News Articles

Luter acknowledges his transparency

NEW ORLEANS (BP)–From the time her son was a young teen, Viola Brooks knew he would be a pastor one day.

What she didn’t foresee, the mother of Fred Luter Jr. said, was that the church he would pastor would grow to more than 6,000 in worship, the largest Southern Baptist congregation in Louisiana — prior to Hurricane Katrina.

More than 4,000 people participated in Franklin Avenue Baptist Church’s two worship services April 6 in its renovated worship center in New Orleans. Where did they come from when, just 19 years earlier, only about 50 people gathered the first Sunday that Luter preached as pastor in a 500-seat auditorium?

“The church had gone through so much,” Luter said when telling the story of his arrival at the church. “It was a bad breakup when the former pastor left. I came here to preach, teach and live the Word of God, with a compassion for the people.”

When the church was started in 1932, fronting Franklin Avenue, which today is a four-lane divided thoroughfare, the community around it consisted of working-class white families. By the mid-1970s, though the community was mostly black, the church clung to its historical roots.

Calling a black pastor was a last-ditch effort by the few remaining members to do whatever it took to keep the church functioning. Calling a man with no experience as a pastor -– with just three years of street preaching to bolster his credentials — was an indication that the members didn’t have great expectations.

“I became pastor in October 1986 and in December I invited the entire membership to my house,” Luter said. “That made such a big hit with them, just to get to know them in a casual atmosphere. You’d be amazed at how something as small as that can surely make a big difference.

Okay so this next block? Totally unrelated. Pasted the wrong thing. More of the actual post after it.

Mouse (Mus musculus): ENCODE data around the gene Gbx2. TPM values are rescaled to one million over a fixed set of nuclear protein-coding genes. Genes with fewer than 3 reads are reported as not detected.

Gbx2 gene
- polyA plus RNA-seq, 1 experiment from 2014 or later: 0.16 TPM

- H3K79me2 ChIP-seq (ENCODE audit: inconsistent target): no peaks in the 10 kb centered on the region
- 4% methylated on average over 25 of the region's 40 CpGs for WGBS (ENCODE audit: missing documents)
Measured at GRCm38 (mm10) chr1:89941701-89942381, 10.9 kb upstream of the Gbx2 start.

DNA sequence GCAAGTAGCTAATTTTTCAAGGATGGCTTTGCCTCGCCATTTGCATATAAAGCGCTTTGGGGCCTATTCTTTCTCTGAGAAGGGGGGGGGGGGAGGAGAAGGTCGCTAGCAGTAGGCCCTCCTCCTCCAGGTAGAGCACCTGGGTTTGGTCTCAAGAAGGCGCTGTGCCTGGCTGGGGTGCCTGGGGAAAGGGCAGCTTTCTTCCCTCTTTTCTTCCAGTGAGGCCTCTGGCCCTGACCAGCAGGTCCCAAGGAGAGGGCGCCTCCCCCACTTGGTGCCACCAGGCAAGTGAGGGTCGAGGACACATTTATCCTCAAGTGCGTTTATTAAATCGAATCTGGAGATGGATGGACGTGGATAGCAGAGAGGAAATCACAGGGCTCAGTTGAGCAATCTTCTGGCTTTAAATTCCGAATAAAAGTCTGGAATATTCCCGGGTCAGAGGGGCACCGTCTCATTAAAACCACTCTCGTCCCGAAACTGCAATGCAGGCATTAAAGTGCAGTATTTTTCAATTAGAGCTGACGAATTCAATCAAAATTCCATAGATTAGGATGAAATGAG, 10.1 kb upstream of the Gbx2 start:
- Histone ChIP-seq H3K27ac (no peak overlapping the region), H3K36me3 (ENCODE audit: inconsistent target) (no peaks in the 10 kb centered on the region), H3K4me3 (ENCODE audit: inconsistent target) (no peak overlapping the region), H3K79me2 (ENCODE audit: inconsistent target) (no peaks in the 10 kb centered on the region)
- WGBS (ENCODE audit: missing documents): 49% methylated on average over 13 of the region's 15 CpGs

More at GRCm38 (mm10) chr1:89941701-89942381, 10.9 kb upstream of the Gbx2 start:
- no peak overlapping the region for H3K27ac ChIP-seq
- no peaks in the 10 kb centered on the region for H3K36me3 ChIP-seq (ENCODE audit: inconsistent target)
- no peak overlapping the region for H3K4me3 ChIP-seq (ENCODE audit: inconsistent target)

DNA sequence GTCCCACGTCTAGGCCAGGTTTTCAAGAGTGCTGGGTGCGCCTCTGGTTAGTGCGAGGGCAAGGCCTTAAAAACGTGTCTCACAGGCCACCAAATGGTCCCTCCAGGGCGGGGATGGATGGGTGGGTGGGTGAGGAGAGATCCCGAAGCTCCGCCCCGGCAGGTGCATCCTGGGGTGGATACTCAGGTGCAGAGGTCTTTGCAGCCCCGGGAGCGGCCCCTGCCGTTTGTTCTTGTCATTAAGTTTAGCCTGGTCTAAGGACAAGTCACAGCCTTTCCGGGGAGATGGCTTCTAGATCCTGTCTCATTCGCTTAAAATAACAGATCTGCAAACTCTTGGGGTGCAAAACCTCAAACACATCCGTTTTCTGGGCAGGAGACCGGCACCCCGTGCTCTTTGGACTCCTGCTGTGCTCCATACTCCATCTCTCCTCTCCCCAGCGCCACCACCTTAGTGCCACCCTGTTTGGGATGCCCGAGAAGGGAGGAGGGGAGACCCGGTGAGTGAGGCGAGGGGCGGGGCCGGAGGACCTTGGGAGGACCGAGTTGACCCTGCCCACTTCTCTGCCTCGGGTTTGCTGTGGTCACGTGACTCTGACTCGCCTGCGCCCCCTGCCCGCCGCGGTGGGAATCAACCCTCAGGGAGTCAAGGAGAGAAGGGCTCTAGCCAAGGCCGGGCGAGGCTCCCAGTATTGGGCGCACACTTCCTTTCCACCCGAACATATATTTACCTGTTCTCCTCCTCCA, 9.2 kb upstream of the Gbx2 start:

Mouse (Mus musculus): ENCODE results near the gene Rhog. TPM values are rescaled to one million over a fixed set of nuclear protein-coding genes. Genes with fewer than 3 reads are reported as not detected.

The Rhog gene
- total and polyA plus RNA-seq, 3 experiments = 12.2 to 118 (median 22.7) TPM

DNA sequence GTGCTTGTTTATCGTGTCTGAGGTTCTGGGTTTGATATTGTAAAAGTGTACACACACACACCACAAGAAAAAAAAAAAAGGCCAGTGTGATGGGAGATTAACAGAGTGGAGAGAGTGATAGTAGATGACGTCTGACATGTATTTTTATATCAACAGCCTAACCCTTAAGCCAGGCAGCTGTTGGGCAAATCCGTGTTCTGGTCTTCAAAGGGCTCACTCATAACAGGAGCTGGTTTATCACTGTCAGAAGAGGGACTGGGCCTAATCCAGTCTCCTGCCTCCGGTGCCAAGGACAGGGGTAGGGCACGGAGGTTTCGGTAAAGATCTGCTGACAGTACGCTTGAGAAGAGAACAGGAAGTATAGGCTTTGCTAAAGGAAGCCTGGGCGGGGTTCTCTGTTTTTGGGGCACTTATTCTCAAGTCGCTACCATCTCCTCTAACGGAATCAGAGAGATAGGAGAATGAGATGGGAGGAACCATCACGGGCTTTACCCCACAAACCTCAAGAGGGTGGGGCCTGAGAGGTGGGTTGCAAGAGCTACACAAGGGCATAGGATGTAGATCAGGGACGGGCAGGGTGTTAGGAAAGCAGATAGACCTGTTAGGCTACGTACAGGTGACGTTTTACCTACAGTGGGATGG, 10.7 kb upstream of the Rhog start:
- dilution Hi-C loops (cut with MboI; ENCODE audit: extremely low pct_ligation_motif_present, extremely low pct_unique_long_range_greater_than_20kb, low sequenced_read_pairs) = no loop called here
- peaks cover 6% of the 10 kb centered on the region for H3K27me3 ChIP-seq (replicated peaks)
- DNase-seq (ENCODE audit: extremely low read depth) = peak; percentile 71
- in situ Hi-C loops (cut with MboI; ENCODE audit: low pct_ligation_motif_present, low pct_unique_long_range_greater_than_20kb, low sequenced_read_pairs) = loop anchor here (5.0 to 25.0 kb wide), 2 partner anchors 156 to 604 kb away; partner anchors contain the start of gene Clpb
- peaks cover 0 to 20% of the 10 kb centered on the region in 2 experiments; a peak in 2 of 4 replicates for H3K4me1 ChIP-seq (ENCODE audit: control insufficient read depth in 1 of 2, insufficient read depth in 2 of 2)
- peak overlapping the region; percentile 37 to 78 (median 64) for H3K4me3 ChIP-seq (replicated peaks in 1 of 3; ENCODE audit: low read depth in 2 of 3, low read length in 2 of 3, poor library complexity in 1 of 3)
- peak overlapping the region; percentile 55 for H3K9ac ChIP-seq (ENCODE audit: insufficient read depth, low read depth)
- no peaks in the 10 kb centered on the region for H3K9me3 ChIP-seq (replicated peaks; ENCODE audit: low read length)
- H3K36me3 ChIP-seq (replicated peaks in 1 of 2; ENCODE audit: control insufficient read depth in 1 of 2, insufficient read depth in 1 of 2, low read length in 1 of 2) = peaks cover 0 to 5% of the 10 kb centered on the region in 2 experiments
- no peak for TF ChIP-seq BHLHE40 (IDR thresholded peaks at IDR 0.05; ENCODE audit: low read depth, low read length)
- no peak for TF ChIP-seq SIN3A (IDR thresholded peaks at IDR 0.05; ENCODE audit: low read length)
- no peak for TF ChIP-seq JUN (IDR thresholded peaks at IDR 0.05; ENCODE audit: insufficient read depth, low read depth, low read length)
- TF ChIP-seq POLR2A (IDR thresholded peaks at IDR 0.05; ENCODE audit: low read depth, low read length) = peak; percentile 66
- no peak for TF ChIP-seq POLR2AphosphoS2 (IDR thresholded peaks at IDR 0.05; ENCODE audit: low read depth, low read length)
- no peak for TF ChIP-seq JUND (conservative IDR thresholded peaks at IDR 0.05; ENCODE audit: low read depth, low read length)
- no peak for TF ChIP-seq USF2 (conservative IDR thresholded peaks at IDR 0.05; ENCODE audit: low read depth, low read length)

“I had no ideas as far as church growth methods,” Luter continued. “I just went there with a conviction of preaching the Word of God and loving the people, and God started doing a good work.”

Music under the leadership of Bryon Johnson was one thing Franklin Avenue had going for it, Luter said. Johnson, though younger than Luter, predated Luter at the church.

“He was very gifted and talented,” Luter said of Johnson, who died in November 2006. “God blessed us in a mighty way. The music ministry grew as the church grew, and before Katrina we had eight choirs and we’d recorded two live CDs.”

When 20 people joined one Sunday, Franklin Avenue’s membership roll grew to 200 people, and Luter’s wife panicked. Elizabeth Luter now says she never had been much for large groups of people, despite being involved in street ministry with the man who became her husband.

“I went home, crawled into bed and pulled the covers over my head,” Elizabeth recounted. “‘Oh my Lord,’ I said. ‘What are we going to do with 200 people?'”